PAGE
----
Jeff Goodell

Investigative journalist and Rolling Stone contributor Jeff Goodell, author of “The Waters Will Rise: Rising Seas, Sinking Cities, and the Reshaping of the Civilized World,” spoke in Des Moines July 20 at the State Historical Building of Iowa.

Goodell has written hundreds of articles for Rolling Stone since becoming a contributing editor for the magazine in 1995. While his bylines have topped stories about technology, politics, culture and more, Goodell has most often turned his attention to energy and the environment. He won the Grantham Prize in 2011 for his book “How to Cool the Planet: Geoengineering and the Audacious Quest to Fix Earth’s Climate.” Goodell’s knack for explaining complicated science with compelling stories has made him a frequent commentator on NPR, CNN, “The Oprah Winfrey Show” and many other outlets.

His latest book, about rising sea levels, was inspired by his reporting on Hurricane Sandy in 2012 and a Rolling Stone article called “Goodbye, Miami,” about the Florida city’s struggle to stay above water. Both The Washington Post and The New York Times included the book in their 2017 lists of top nonfiction titles, and Goodell plans to sign paperback copies for purchase at the July 20 lecture, courtesy of Beaverdale Books.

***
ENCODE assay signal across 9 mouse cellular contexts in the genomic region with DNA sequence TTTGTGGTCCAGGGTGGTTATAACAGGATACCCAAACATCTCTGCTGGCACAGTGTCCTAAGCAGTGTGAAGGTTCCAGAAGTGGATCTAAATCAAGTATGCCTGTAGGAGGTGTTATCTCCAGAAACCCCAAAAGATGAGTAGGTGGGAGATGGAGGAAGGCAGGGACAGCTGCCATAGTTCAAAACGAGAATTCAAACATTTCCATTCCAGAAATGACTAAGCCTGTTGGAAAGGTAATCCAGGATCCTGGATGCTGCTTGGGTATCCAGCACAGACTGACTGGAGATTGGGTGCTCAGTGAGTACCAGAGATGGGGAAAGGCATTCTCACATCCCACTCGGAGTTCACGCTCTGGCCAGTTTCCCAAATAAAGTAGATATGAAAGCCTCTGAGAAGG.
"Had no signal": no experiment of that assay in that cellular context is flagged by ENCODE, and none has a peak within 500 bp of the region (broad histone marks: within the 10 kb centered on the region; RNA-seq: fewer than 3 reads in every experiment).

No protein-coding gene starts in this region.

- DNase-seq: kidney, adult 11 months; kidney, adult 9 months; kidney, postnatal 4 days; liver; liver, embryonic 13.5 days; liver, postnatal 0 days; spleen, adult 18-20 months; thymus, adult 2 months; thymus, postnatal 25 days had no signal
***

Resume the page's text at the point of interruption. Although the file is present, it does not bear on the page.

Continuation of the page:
Prior to his talk, State Historian Laura Sadowsky of the State Historical Society of Iowa shared a few stories about how Des Moines has grown up on the banks of two occasionally unruly rivers. As with most Tomorrow Plan Speakers Series events, the brief historical preview offered context for the present and future.

The Tomorrow Plan Speaker Series is an implementation strategy of The Tomorrow Plan, a plan for the sustainable development of Greater Des Moines, as a resource to community leaders to learn best practices from some of the country’s leading thinkers. The Speaker Series touches on a wide range of topics related to creating a high quality of life in metropolitan areas, including the sharing economy, the effects of transportation and housing on public health, walkability, water quality, public transit and more.

For more information, including the presentations from past speakers, please visit